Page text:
Most of the news trucks have rolled out of State College. Joe Paterno's front yard is no longer filled with sympathetic placards. Jerry Sandusky's home draws only a few gawkers each day.
But heading into its third week, the Penn State scandal still blazes fiercely. Subplots, contradictions and new angles outpace even the most accelerated news cycle. Mike McQueary, the embattled Nittany Lions assistant, claims he did contact police in 2002, after allegedly seeing Sandusky raping a boy in the showers of the football facility, but police contend there's no evidence that he filed a report. Sandusky inexplicably agrees to an interview with Bob Costas and then offers something less than a full-throated defense against the hideous allegations against him. Meanwhile, media reports surface that Sandusky's attorney, Joe Amendola, was 48 when he impregnated a 16-year-old girl whom he would later marry. (Sixteen is the age of consent in Pennsylvania.) As ever, Jon Stewart was there to articulate a nation's outrage. "If you're accused of sex with minors—forcible sex—maybe your criteria for finding a defense lawyer shouldn't be 'also has issues with sexual boundaries.'"
Truth is, Amendola's hiring was very much in keeping with a scandal that from the start, has been characterized by troublesome personnel decisions, ironic coincidences and blatant conflicts of interest. Consider:
• In 2009 allegations of abuse by Sandusky were raised with Michael Madeira, then district attorney in Centre County. Madeira referred the matter to state prosecutors. Why? Because his wife, Lisa, is the biological sister of one of Sandusky's adopted sons.
• When Sandusky was arraigned on Nov. 5, District Judge Leslie A. Dutchcot freed the defendant on unsecured bail of $100,000, a surprisingly low figure given the severity of the charges. Last week Dutchcot was replaced after reports surfaced that not only had she been a volunteer at, and donor to, Sandusky's foundation, The Second Mile, but also that a member of the charity's board had raised money for her campaign.
• While he was Pennsylvania attorney general, Tom Corbett initiated the investigation against Sandusky in 2009. The following year Corbett was elected the state's governor and, with that, became an ex officio trustee of Penn State. Which is to say that he held a leadership position at the university—titular though it may have been—while knowing that his former office was busy preparing a case that would rock the school to its core.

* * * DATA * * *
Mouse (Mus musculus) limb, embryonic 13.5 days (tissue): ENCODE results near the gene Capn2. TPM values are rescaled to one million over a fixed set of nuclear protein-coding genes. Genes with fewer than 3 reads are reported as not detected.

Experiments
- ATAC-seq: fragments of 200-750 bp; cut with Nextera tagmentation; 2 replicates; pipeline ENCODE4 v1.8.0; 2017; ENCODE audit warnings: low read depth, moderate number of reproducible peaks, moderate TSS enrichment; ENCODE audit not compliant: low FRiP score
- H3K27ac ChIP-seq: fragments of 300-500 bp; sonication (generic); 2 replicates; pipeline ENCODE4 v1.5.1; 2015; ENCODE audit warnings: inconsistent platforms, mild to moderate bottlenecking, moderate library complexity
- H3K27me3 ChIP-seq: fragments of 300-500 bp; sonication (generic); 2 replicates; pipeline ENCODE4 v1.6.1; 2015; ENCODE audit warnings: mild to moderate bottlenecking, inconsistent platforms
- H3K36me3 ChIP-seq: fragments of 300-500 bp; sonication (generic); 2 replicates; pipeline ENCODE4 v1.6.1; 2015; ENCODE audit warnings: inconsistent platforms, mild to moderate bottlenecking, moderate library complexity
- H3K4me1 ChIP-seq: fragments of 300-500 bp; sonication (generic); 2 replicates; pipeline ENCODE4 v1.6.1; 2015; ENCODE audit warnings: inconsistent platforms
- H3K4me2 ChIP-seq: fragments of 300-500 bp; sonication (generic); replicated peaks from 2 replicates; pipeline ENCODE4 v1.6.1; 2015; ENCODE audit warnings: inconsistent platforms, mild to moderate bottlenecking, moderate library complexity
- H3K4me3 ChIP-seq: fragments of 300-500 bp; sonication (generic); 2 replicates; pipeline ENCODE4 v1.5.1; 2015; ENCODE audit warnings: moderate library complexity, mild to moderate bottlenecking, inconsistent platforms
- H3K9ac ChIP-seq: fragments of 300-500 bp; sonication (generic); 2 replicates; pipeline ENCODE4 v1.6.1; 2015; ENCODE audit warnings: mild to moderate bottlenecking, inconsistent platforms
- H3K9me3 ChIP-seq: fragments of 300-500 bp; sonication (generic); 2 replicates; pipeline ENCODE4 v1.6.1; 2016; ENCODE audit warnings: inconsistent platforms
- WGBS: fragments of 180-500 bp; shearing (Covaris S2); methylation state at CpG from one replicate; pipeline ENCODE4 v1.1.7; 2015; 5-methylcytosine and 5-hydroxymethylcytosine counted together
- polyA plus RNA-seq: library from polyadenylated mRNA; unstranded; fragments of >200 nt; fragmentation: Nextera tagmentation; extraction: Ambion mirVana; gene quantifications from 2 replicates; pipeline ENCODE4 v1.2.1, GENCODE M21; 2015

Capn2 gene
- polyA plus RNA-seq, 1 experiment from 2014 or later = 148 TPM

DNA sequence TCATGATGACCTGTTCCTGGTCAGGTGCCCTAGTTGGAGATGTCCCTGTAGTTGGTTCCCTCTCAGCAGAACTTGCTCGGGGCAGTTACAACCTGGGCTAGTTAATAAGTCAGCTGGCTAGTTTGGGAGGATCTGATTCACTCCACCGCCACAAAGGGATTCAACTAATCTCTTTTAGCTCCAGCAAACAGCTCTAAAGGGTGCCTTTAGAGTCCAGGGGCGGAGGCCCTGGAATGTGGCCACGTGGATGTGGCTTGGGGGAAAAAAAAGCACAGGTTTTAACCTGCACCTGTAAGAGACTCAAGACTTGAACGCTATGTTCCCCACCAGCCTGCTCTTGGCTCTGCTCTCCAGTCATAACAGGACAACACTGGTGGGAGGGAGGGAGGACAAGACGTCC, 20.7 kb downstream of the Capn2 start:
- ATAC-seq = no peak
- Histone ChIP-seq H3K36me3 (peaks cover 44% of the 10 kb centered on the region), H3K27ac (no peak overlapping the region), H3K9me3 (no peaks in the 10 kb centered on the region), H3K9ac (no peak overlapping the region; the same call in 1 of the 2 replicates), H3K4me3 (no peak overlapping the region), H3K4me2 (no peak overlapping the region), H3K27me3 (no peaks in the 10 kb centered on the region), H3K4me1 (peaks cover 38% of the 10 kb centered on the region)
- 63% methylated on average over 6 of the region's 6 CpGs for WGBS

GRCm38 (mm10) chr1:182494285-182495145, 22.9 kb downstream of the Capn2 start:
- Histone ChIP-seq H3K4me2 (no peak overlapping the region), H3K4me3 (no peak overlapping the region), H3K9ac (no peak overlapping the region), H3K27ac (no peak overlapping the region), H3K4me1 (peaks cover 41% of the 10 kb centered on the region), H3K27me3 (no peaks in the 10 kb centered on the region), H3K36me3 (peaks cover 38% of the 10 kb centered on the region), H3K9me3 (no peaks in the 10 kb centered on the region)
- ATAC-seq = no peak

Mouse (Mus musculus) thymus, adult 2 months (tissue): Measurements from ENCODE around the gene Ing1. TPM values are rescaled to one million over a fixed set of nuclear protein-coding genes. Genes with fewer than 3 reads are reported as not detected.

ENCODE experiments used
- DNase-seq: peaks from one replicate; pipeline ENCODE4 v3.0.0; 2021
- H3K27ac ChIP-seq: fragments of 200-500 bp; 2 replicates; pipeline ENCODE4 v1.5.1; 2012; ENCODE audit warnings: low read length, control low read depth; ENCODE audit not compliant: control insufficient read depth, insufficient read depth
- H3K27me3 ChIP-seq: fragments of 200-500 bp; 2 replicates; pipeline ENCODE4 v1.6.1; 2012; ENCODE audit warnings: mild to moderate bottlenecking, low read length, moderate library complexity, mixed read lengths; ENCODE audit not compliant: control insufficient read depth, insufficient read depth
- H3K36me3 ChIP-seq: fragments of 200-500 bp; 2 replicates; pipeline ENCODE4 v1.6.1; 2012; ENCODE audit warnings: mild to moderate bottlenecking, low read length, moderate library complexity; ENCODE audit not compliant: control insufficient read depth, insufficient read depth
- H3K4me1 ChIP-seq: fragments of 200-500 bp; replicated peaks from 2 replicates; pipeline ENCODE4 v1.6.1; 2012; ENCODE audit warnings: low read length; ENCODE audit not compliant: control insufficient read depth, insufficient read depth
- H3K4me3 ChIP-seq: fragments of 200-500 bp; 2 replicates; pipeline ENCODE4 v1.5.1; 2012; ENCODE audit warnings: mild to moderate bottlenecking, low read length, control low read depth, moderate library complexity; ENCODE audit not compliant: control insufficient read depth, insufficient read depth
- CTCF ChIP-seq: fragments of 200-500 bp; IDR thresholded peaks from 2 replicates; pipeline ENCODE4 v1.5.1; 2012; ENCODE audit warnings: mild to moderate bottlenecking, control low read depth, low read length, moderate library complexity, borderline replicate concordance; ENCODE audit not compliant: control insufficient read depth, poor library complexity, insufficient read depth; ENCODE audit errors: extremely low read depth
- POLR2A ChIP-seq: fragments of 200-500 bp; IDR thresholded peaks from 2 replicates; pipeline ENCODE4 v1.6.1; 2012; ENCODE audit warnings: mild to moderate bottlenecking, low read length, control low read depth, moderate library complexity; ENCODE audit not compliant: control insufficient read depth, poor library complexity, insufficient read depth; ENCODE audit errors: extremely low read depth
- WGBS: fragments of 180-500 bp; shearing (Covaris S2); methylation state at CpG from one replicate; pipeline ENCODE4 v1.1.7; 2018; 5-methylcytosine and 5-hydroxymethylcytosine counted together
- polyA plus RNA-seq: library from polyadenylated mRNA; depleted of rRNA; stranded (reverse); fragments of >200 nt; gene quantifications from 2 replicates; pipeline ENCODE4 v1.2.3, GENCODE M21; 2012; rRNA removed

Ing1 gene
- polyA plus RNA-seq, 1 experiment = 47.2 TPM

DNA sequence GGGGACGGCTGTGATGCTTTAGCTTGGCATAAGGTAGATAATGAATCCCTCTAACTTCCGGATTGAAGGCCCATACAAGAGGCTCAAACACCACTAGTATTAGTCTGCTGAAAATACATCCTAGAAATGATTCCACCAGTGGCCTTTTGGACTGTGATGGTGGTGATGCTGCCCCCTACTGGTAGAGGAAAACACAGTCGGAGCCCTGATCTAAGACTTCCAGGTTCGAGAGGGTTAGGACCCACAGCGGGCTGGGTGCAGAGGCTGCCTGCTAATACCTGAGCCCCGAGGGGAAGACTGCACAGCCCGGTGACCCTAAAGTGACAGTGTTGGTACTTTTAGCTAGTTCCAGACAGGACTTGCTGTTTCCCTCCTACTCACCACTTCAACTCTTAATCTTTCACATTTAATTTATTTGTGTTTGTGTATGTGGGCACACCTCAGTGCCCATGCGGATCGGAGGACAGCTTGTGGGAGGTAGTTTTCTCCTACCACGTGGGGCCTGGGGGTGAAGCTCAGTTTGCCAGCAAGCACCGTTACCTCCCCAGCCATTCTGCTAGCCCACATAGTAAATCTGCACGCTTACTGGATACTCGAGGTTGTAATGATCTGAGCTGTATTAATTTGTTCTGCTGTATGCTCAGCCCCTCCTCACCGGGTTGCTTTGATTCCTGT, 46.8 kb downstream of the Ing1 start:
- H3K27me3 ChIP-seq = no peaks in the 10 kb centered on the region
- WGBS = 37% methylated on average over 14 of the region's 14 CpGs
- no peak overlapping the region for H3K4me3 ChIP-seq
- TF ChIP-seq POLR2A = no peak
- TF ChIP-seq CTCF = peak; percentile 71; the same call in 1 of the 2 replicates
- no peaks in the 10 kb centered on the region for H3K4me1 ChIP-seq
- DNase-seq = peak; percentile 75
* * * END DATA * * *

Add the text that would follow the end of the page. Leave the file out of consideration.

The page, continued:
• Days after the scandal broke, Penn State trustees trumpeted that the university would launch a "full and complete" internal investigation, headed by Kenneth C. Frazier, president and CEO of Merck and a PSU trustee. Before reaching the top position at Merck, Frazier, 56, was senior vice president and general counsel for most of its controversial Vioxx litigation. A series of lawsuits, beginning in 2002, alleged personal injuries from the use of the drug, and Merck eventually reached a settlement agreement in 26,600 cases, involving 47,000 plaintiff groups, for roughly $5 billion. However, in 2003, Merck's shareholders filed a class action suit contending that Merck knew that Vioxx doubled the risk of cardiovascular problems among users but did not disclose this to doctors or consumers. As Snigdha Prakash wrote in Slate last week, the Penn State probe into a possible cover-up "will be headed ... by a man with a track record of protecting powerful institutions from the consequences of their inaction."
• Perhaps the most puzzling personnel move of all was Penn State's decision to replace athletic director Tim Curley with orthopedic surgeon David Joyner. While some trustees insisted that the new football coach come from outside the Penn State family, Joyner, 61, could hardly be more of an insider. In addition to being a current member of the board of trustees, Joyner played on the offensive line under Paterno from 1969 through '71 and was team captain in his senior season. Two of his sons, Andy and Matt, played for Paterno in the '90s.
Last Friday, when Joyner was introduced as the acting AD, he stressed that his personal ties would not affect his actions, though he observed, "First of all, it's hard to find somebody who wasn't educated at Penn State."
Joyner has no experience as an athletic department administrator, but he was chairman of the U.S. Olympic Committee's Sports Medicine Committee from 1993 to 2000 and oversaw the committee in charge of antidoping during a time that is remembered as being tainted by pervasive doping. In 2000, Dr. Wade Exum, then the USOC's director of drug control, resigned and alleged that the USOC had been covering up the positive drug tests of American athletes. During the '00 Sydney Olympics, Joyner went on CBS and defended the USOC against Exum's allegations while acknowledging that he had been told—a fact to which he later testified, court records corroborate—that a U.S. cycling coach had been let go for doping 17-year-old athletes without their knowledge. (The coach denied doping, and U.S. Cycling also denied that it was the reason for the coach's termination.) Also in '00, at a private meeting with USOC officials, Joyner said: "The only reason the USOC has a drug-control program is because of two [factors]," according to documents reviewed by SI, "public pressure and the [International Olympic Committee] requires it. All right?" Penn State did not respond to multiple requests to make Joyner available to discuss his work with the USOC.